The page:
"Whores perform the same function as priests, but far more thoroughly." - Robert A. Heinlein
Find all posts by this user
Like Post Quote this message in a reply
[+] 1 user Likes Aseptic Skeptic's post
22-08-2014, 12:24 PM
RE: The Bible Is The Foundation of Morality
A paper I wrote on this:

Moral Theology is the study of how persons live in response to what God has done for them (Mueller 221).

Morality is concerned with human conduct but goes to a deeper level of personhood, such that our conduct is a reflection of who we are, a reflection of our character (Mueller 221).

Ethics can be defined as a discussion of the formation of human conduct… How responsible human beings capable of critical judgment should live using reflection on fundamental issues in description of concrete cases (Mueller 221).

Conscience is the voice of God written in our hearts, in accordance with the second Vatican Council. Natural law is considered one of the major sources of moral theology and answers the question: how do I know what is good or evil? Christians believe that natural law has been a factor in our decisions of what is morally right and wrong, good and evil (Mueller 222 – 227).

“This people who may personally and individually be moral and good people and have no intention of conflict and harm on others often share a Christian theory called the collective guilt “social sin.” (Mueller 257). The depths that theists go to fabricate the conception of sin knows no bounds, here you can be a good person yet you still have “social sin”. John Paul II said that social sins are “collective behavior of certain social groups, big or small, or even of whole nations or blocks of nations” (Mueller 258). Social sin becomes personal sin of individuals through complicity, indifference, or reluctance of those in a position to exert influence for change who do not do so (Mueller 258).

Catholic social teaching looks to gospel teaching to form the moral foundation the Catholic approach to questions of social justice. And assist the disciple in the ongoing task of reflecting on the challenge of Jesus in the sermon on the Mount and in discerning what it means in a consumer, technological, and globalized society to be poor in spirit and to embrace a sorrowing and the lowly (Mueller 260).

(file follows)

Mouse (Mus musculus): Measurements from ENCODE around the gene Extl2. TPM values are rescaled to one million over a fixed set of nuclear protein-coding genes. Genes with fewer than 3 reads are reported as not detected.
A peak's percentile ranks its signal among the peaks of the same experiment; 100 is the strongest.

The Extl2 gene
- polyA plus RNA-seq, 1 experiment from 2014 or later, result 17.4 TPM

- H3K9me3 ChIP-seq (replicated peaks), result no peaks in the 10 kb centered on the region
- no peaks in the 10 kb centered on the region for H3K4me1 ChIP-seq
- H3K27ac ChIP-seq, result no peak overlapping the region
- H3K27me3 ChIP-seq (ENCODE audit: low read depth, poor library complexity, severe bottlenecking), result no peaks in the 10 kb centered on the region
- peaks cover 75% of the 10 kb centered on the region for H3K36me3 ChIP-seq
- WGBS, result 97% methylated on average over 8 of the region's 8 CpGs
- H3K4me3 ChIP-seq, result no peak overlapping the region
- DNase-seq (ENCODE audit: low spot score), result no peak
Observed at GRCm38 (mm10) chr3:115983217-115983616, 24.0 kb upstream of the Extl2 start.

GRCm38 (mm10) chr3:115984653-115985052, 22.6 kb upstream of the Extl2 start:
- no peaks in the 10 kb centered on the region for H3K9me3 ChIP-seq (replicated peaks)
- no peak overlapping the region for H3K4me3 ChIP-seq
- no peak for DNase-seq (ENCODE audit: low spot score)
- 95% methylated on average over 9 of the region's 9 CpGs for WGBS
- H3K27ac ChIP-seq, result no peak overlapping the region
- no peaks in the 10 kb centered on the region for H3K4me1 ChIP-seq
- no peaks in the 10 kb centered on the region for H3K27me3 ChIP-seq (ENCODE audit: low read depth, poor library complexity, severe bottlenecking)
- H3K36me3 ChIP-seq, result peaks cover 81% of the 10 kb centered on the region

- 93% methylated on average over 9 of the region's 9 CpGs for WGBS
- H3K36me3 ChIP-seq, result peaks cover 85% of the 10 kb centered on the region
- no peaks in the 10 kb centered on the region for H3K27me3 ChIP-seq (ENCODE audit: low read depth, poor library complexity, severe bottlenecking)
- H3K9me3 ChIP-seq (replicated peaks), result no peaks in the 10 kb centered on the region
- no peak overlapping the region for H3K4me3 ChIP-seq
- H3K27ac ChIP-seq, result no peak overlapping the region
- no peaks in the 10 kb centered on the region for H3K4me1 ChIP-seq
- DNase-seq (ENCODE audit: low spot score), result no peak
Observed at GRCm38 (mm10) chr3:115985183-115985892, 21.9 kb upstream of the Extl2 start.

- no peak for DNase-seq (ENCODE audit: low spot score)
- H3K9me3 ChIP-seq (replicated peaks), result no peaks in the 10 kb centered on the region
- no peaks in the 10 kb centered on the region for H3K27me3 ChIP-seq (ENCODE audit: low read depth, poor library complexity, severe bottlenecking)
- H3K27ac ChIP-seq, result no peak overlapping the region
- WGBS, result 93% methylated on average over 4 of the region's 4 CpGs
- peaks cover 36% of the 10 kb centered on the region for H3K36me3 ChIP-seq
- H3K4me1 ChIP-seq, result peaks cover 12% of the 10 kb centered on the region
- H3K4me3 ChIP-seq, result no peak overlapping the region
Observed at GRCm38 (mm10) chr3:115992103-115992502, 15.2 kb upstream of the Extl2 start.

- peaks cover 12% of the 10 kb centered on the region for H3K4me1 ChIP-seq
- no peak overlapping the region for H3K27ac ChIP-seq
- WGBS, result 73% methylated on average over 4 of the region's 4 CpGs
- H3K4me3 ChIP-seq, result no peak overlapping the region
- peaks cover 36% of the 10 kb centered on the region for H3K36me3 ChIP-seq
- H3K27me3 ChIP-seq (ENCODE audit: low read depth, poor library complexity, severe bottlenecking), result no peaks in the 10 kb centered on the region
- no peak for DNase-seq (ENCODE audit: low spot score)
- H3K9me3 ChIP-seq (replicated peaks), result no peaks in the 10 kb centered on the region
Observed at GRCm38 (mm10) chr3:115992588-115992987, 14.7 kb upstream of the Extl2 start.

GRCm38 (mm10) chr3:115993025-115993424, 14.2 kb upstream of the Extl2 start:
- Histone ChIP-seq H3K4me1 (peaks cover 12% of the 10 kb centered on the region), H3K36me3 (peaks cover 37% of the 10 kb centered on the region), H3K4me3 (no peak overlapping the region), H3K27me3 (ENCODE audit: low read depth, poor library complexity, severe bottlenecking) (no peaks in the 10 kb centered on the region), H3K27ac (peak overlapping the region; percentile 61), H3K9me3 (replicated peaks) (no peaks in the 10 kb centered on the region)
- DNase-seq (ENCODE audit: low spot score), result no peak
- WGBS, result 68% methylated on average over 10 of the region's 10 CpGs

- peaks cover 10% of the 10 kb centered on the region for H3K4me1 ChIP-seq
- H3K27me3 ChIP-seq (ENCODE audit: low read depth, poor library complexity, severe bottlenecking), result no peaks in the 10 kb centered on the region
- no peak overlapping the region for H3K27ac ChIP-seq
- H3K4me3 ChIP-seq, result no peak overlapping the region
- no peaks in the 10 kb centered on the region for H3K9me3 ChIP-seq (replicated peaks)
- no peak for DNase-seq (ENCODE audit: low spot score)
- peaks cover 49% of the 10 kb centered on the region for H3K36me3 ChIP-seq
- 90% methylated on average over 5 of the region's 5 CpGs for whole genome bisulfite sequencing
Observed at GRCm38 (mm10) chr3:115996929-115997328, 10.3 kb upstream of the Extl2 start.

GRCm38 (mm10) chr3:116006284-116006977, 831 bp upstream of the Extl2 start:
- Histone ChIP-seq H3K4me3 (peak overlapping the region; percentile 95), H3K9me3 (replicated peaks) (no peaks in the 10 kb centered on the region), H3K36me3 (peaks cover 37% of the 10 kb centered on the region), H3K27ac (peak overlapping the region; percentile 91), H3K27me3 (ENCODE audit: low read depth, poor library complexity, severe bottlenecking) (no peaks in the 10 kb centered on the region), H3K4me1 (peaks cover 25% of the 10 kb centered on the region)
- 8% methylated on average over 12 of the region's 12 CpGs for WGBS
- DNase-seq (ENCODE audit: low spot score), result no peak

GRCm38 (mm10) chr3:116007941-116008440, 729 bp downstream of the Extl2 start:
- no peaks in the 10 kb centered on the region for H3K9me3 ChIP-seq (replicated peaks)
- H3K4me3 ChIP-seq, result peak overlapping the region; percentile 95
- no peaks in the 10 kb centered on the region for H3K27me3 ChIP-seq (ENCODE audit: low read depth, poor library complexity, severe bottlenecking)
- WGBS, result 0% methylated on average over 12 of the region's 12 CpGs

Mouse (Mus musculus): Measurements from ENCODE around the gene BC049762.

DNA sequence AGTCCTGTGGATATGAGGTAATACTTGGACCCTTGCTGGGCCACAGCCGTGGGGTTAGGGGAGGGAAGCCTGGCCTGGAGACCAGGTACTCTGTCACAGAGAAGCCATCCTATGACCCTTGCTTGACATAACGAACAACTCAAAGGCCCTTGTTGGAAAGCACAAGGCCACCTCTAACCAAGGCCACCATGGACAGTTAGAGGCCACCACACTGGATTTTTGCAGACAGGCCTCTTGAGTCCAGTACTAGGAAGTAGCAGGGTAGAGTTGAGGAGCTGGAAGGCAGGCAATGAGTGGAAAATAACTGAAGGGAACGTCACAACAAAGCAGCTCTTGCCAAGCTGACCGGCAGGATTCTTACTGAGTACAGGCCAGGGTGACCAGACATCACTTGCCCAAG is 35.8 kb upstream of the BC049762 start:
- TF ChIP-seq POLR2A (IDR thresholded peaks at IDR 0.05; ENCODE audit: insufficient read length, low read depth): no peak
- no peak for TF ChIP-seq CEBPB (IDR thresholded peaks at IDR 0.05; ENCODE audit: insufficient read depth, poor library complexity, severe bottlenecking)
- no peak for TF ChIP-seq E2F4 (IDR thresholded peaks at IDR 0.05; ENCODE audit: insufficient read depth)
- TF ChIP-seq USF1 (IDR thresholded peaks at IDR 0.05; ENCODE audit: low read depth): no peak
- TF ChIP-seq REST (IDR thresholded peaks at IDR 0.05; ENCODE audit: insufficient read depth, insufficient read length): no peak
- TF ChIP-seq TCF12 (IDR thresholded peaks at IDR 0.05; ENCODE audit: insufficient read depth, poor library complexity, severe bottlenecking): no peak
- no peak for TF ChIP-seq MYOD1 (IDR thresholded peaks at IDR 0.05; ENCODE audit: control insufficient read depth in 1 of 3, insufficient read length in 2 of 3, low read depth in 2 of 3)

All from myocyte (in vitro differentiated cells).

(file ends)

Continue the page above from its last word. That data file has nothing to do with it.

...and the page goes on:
Secular morality is the aspect of philosophy that deals with morality outside of religious traditions. Modern examples include humanism, freethinking, and most versions of consequentialism. Additional philosophies with ancient roots include those such as skepticism and virtue ethics. Greg M. Epstein states that, "much of ancient Far Eastern thought is deeply concerned with human goodness without placing much if any stock in the importance of gods or spirits. Other philosophers have proposed various ideas about how to determine right and wrong actions. An example is Immanuel Kant's categorical imperative: "The idea that actions can only be considered moral if they could be imitated by anyone else and produce good results."

A variety of positions are apparent regarding the relationship between religion and morality. Some believe that religion is necessary as a guide to a moral life. This idea has been with us for nearly 2,000 years. There are various thoughts regarding how this idea has arisen. For example, Greg Epstein suggests that this idea is connected to a concerted effort by theists to question nonreligious ideas: "conservative authorities have, since ancient days, had a clever counter strategy against religious skepticism—convincing people that atheism is evil, and then accusing their enemies of being atheists.

Others eschew the idea that religion is required to provide a guide to right and wrong behavior, such as the Westminster Dictionary of Christian Ethics which states that religion and morality "are to be defined differently and have no definitional connections with each other". Some believe that religions provide poor guides to moral behavior.